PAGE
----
Long- vs. Short-Term Friendships and the Spread of Disease
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 Goal of Project:   This project will focus on examining the effect of varying the percentages of long- vs. short-term social contacts on patterns of disease spread in a population over time.   Build a theoretical understanding of how varying the percentage of each duration of friendship among social contacts over time will affect disease dynamics. Question to Address: By keeping long term friendships and minimizing short-term contacts, are you less prone to getting a disease?        How to go about it? 1. Determine the length of a long and short term friendship 2. Vary duration of Long and Short term friendships          Higher Percentage of Long Term —> Static Network            In the current model, the number of friendships changed at each iteration of each node is uniformly distributed throughout the network. (e.g. At each iteration, a single node will lose 2 friends and keep the 3 friends with the highest metric value of choice.) I will first choose one node and vary the friendships based on a longer time interval, representing a longer connection to a specific friend. I will also decrease the number of iterations to represent short term friendships.  I will continue to do this for two nodes, three nodes…until I determine the number of long term and short term friendships of all nodes of the network.   3. Vary percentage of Long and Short Friendships          In the current model, each node begins with the same number of contacts. I will vary the number of long term friendships and short term friendships assigning each node an introductory number of each.   4. Randomly place disease in network          We run multiple tests to choose the node that becomes infected with the disease to give the worst possible outcome (possible deaths; later paper) and the best possible outcome (saving lives). We will then run random iterations to see the effect of placing a disease into a random network. Publications Consulted: Fefferman, N.H. and K.L Ng. 2007. The role of individual choice in the evolution of social complexity. Annales Zoologici Fennici, 44:58-69.   Fefferman, N.H. and K.L Ng. 2007. How disease models in static networks can fail to approximate disease in dynamic networks. Phys. Rev. E 76, 031919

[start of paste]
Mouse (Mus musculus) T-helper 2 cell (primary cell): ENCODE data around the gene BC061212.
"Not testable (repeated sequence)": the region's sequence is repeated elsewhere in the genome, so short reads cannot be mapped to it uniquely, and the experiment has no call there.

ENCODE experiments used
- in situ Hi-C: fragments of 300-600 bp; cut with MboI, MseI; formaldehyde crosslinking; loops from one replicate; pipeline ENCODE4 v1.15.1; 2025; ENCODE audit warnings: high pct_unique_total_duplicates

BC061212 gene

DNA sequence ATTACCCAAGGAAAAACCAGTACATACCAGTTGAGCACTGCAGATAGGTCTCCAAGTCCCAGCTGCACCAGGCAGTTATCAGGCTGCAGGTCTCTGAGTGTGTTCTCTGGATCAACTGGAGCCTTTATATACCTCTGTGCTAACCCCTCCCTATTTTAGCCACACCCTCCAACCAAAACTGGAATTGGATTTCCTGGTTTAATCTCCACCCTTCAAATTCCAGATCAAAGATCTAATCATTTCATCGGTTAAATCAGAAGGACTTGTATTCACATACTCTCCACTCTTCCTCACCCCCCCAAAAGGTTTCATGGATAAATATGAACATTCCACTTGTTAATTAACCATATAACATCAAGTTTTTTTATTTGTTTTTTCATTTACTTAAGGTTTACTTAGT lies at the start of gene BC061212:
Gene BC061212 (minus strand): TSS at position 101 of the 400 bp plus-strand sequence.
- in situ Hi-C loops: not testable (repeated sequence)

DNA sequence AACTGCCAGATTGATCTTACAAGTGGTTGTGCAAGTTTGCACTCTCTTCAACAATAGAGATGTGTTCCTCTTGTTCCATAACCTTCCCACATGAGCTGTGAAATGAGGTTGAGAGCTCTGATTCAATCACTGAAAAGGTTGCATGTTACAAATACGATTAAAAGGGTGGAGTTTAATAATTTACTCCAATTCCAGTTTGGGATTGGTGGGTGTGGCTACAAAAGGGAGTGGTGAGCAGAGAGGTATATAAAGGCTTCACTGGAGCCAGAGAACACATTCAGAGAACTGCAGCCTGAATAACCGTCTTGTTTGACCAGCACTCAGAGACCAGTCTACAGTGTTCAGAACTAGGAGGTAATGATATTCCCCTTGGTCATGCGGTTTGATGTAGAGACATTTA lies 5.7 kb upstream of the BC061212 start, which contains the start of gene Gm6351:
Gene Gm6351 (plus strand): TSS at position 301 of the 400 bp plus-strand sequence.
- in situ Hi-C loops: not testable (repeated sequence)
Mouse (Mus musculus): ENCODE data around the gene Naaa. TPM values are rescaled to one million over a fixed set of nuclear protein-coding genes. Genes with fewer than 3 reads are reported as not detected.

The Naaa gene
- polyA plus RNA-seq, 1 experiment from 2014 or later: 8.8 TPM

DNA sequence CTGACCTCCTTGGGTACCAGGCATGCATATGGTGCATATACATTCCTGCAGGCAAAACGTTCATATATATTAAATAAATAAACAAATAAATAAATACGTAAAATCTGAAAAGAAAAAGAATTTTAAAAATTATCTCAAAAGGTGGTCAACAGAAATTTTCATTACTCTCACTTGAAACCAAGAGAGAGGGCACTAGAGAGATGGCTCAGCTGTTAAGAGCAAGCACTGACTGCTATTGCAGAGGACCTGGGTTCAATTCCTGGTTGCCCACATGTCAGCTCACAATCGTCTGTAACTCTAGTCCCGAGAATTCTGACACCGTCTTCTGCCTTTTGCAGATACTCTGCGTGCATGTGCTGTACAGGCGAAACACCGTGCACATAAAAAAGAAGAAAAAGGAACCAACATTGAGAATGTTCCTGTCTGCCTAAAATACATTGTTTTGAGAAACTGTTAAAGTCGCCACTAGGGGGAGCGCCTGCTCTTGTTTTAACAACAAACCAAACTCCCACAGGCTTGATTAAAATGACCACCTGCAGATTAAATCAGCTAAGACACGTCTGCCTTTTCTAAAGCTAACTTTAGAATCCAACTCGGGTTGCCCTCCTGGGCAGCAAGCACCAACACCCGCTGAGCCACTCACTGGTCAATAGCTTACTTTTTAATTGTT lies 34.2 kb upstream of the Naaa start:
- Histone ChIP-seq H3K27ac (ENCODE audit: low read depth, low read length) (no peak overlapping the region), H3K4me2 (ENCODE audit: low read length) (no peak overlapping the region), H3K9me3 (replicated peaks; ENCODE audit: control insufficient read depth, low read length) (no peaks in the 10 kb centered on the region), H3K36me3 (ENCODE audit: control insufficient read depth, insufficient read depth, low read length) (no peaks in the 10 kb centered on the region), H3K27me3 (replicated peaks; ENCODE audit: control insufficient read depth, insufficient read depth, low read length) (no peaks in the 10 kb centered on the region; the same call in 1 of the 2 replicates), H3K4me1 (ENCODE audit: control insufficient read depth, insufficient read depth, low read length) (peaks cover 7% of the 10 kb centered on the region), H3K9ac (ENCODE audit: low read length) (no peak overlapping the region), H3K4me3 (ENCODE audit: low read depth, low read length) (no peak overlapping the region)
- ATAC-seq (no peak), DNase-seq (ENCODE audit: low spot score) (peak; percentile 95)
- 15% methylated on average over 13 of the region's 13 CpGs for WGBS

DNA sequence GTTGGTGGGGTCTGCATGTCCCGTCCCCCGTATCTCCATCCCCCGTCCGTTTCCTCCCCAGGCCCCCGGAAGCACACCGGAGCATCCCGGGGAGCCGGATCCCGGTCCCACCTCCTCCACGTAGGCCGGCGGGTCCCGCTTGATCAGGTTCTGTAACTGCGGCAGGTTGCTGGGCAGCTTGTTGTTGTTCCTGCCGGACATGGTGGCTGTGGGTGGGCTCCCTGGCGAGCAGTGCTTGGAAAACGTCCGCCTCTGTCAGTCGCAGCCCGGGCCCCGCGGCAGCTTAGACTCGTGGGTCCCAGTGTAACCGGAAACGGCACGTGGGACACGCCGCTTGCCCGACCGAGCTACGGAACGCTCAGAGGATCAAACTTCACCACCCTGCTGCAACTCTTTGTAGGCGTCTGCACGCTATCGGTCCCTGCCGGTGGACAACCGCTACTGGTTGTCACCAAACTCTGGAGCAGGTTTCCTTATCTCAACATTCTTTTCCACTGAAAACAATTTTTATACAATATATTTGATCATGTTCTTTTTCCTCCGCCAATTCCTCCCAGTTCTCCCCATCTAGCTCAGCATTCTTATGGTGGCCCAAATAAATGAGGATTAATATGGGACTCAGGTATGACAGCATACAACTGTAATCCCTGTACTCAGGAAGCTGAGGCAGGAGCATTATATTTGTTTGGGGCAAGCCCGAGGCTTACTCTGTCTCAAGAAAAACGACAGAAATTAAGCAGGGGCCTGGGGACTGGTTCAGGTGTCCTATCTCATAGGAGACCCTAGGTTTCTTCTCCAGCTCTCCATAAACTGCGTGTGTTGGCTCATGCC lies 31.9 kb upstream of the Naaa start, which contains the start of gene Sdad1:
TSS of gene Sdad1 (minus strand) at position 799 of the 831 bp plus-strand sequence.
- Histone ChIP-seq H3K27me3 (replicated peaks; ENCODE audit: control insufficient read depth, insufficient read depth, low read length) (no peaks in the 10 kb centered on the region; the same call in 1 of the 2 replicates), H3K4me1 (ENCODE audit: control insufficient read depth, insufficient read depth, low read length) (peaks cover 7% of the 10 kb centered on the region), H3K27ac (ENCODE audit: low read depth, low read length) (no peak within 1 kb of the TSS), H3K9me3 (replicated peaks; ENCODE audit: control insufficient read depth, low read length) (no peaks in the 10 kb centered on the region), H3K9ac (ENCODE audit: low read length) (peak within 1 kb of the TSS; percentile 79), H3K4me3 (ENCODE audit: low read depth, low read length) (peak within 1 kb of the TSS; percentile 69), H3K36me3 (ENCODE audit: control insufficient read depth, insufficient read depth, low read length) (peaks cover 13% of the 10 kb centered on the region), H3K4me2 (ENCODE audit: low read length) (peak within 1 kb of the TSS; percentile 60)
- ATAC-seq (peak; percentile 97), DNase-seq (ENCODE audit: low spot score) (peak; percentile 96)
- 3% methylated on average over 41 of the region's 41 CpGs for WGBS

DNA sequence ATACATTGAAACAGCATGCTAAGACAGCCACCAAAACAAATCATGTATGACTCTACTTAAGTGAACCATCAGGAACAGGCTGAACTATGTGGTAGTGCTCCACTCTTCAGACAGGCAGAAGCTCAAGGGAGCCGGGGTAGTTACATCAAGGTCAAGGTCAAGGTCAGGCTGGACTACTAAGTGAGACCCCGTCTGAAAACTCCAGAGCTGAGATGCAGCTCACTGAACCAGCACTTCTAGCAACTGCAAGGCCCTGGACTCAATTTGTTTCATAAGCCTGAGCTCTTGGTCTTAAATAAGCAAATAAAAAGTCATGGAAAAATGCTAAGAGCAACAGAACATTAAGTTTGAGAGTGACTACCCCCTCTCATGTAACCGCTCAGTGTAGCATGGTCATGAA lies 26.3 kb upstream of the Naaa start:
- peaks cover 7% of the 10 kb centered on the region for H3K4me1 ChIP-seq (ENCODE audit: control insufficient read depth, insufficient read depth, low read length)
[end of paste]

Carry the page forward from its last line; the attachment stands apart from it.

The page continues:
To contact us:   Bobby Zandstra Florida Gulf Coast University Bioengineering and Mathematics DIMACS REU 2008 rezandst@eagle.fgcu.edu rzandst@dimax.rutgers.edu   Mentor:   Nina H. Fefferman, PhD Assistant Research Professor The Center for Discrete Mathematics and Theoretical Computer Science (DIMACS)